Rising Gas Prices and the Impact on Public Transit
“Dump the Pump!” is just one of the campaign slogans you’ll find transit agencies using to drive consumers back to public transit amid record-high gas prices. Between global uncertainties and inflation, consumers are experiencing sticker shock as the price of almost everything from groceries to gasoline rises. While it’s still too early to tell what inflation will mean for the transit industry, history shows that it could potentially help the industry that’s been struggling since the start of the COVID-19 pandemic.
How transit ridership has suffered during the pandemic
The social distancing and stay-at-home orders that followed the start of the pandemic left many people apprehensive of commuting on public transportation because of rising COVID cases. As a result, lower ridership and an increased shortage of transit drivers led many agencies to cut bus and metro lines. In New York, the nation’s largest public transit network, Metropolitan Transportation Authority (MTA), averages around 5.5 million riders a day. However, in April 2020, the agency saw traffic decrease to as few as 200,000 passengers a day.
Now with vaccines and mask mandates changing, traffic has been picking up. The MTA saw ridership surpass three million for the first time since the surge of the omicron variant in February. Additionally, daily ridership on the subways rose three percent from March 1 to March 8.
Throughout the country, agencies are starting to see ridership increase, especially as people return to work in person. For example, during the same period in March, Washington D.C.’s Metrorail’s ridership increased by four percent while San Francisco Bay Area’s BART system rose by seven. While much of this can be attributed to people returning to their pre-pandemic routines, rising gas prices may also be a key player in increased ridership.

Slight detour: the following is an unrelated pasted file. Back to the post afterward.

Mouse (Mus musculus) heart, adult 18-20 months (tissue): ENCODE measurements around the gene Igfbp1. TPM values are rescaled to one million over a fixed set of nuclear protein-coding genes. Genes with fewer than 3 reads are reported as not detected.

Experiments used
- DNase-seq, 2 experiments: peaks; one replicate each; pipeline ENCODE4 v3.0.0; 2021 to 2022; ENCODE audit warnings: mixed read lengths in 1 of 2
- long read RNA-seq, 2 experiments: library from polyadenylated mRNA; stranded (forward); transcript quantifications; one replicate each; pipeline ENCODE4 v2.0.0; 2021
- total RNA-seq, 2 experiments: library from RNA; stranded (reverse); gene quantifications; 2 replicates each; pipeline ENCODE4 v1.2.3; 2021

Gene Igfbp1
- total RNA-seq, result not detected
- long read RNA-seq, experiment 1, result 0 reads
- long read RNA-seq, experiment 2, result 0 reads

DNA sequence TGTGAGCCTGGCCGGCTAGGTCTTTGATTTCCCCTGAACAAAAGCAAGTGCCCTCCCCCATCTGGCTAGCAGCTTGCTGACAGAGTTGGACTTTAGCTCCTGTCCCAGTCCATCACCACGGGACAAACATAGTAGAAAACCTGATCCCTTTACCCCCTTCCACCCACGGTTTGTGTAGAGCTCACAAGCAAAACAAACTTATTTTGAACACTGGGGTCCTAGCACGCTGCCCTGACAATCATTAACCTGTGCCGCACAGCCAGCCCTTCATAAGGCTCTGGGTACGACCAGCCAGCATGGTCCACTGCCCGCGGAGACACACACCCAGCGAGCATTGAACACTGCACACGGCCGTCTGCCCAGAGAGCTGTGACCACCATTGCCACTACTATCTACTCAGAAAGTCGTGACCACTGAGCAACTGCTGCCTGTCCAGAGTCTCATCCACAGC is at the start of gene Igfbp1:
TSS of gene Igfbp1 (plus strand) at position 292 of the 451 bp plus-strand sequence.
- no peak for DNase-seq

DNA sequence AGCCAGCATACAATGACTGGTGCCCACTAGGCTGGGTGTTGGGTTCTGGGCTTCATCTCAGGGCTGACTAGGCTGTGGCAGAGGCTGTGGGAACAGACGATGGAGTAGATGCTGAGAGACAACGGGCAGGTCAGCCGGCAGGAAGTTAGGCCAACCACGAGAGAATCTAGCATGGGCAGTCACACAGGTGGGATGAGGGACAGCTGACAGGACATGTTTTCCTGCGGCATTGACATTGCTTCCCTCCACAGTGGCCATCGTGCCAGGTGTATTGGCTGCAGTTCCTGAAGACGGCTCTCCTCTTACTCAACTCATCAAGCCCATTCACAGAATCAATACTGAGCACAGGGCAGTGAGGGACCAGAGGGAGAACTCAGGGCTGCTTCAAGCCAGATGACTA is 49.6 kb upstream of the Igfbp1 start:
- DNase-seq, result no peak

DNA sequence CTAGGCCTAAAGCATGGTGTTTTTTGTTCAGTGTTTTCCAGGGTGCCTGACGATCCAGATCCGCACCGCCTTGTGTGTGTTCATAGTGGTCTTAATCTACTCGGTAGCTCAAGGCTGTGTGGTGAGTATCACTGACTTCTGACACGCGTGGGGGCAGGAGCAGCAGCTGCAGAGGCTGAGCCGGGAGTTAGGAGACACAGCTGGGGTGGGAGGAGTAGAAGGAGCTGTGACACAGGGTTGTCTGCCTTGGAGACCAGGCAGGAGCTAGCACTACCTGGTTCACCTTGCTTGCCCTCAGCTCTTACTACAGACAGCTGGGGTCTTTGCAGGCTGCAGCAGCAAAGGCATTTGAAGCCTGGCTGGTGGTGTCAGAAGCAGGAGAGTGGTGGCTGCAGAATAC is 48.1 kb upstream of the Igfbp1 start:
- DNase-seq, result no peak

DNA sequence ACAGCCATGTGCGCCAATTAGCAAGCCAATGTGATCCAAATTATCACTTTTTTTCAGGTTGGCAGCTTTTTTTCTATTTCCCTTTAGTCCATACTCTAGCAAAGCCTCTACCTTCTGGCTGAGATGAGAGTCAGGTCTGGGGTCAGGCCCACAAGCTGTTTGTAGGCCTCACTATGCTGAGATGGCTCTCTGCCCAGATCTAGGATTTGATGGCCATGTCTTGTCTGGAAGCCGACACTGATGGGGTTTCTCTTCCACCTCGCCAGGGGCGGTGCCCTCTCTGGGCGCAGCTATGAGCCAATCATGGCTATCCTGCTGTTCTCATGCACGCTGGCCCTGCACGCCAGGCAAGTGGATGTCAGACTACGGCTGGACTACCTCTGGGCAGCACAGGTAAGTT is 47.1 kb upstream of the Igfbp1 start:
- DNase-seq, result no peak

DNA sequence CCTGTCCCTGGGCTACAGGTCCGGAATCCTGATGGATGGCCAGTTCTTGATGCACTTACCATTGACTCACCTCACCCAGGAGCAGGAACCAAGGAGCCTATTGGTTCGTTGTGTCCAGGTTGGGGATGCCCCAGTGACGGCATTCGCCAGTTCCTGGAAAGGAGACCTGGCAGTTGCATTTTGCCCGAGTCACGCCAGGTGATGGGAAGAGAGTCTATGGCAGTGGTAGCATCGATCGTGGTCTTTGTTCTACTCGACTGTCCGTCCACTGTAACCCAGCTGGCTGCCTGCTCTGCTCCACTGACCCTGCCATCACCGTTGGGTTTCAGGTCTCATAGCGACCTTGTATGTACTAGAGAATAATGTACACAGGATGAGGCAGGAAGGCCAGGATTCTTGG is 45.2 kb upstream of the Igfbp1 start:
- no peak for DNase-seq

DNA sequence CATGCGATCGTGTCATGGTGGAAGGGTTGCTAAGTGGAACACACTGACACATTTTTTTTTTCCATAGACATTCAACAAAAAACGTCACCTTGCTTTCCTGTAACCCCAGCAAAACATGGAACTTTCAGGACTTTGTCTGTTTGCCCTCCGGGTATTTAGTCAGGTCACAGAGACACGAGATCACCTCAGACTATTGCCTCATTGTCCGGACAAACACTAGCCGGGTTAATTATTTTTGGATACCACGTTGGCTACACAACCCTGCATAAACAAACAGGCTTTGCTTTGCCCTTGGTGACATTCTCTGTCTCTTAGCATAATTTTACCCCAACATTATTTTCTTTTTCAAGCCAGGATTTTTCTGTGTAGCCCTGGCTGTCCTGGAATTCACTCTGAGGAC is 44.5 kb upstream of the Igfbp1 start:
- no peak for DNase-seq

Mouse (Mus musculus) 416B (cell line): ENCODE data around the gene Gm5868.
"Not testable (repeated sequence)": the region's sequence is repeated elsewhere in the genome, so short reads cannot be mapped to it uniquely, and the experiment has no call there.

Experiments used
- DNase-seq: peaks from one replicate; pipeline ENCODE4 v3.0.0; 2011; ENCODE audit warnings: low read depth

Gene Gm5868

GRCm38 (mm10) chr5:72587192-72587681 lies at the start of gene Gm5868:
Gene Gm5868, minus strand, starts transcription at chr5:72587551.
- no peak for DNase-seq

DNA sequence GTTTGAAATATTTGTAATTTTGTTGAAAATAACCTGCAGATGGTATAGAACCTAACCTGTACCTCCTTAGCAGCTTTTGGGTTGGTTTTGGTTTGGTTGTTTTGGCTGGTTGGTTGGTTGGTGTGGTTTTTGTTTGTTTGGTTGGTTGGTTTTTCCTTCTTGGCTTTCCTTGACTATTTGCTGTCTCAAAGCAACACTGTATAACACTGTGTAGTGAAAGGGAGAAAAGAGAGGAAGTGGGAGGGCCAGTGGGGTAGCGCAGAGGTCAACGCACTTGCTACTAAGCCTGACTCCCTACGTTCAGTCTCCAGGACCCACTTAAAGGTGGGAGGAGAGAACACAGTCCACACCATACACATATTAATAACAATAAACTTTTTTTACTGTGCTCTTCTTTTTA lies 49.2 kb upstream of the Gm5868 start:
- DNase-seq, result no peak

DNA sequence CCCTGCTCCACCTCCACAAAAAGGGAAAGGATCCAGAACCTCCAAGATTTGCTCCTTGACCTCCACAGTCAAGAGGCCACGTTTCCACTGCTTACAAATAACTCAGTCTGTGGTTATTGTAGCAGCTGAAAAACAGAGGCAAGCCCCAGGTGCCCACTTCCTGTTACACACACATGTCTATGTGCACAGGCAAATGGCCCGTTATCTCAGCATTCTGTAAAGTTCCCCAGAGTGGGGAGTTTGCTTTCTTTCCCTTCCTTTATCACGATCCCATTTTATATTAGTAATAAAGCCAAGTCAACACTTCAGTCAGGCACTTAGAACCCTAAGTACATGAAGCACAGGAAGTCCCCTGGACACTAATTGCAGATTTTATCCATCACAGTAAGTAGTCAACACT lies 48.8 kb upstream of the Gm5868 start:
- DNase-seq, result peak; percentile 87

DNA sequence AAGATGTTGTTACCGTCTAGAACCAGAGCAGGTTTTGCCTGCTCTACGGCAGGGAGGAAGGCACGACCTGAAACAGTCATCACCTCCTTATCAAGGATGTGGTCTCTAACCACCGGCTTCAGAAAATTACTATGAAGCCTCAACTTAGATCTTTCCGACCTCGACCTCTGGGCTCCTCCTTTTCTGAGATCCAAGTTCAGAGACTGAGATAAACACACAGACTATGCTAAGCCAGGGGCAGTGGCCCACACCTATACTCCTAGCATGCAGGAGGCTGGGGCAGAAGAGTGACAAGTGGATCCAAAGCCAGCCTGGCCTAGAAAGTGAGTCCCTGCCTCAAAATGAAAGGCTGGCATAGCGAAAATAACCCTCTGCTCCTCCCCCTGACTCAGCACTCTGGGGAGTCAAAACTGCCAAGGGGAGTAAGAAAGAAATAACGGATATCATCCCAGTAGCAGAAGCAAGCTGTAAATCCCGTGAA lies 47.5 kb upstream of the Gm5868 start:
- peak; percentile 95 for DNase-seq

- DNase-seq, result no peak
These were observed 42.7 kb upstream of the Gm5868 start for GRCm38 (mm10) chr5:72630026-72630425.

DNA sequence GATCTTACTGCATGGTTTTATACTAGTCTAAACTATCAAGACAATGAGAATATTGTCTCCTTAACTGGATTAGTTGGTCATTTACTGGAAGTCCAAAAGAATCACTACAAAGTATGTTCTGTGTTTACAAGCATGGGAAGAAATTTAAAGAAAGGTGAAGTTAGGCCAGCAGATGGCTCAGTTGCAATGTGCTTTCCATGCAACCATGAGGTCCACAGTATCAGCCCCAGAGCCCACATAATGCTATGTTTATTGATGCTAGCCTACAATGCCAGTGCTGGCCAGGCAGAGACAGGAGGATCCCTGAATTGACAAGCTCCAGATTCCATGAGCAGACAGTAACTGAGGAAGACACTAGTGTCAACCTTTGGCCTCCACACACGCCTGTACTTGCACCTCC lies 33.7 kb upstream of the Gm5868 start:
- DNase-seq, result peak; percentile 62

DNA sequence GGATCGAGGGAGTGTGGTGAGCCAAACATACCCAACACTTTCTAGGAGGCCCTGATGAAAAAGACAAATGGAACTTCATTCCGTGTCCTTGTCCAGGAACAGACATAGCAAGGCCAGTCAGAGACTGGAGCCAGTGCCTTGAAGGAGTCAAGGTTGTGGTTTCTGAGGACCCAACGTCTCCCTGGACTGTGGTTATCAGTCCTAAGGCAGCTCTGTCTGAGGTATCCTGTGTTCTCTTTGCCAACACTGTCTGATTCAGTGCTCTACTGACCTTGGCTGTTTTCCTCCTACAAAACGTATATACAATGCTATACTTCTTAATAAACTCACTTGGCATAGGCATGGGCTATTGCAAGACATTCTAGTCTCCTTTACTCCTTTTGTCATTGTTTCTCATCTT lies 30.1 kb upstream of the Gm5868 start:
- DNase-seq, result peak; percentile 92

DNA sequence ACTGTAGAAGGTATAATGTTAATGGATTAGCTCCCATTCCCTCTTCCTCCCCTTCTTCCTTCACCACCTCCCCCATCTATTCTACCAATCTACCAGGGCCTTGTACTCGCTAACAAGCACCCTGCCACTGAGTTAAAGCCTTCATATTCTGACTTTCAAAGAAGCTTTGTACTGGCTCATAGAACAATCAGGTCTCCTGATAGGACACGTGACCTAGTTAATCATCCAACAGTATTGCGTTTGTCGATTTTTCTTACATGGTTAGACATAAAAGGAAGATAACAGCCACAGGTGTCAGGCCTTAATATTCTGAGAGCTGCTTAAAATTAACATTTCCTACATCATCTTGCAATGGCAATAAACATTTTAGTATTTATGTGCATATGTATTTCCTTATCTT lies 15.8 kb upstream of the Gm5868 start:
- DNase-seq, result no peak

The rise of gas prices and possibly ridership
Gas prices are the highest they’ve been since the 2008 financial crisis. This time high prices are due to several issues, including Russia’s invasion of Ukraine, the continuing pandemic, and the highest inflation levels in 40 years. With gas prices as high as they are, now’s the perfect time to convince consumers to shift to public transit. In California, where gas prices are as high as $6, the Los Angeles Metro temporarily cut the cost of unlimited daily fares in half to $3.50 and monthly passes to $50 to attract riders.
While higher gas prices are staggered across the country, cities with denser populations and better public transit offerings have thus far experienced faster increases in ridership compared to cities where more people rely on cars. Historically, high gas prices have motivated some consumers to shift to public transit. A 2011 study found that after gas prices increased following Hurricane Katrina, bus ridership increased by four percent, while rail saw an eight percent increase. However, it’s still relatively early to tell what will happen next in the world of public transit, mainly since ridership is only at 62 percent of what it was before the pandemic.
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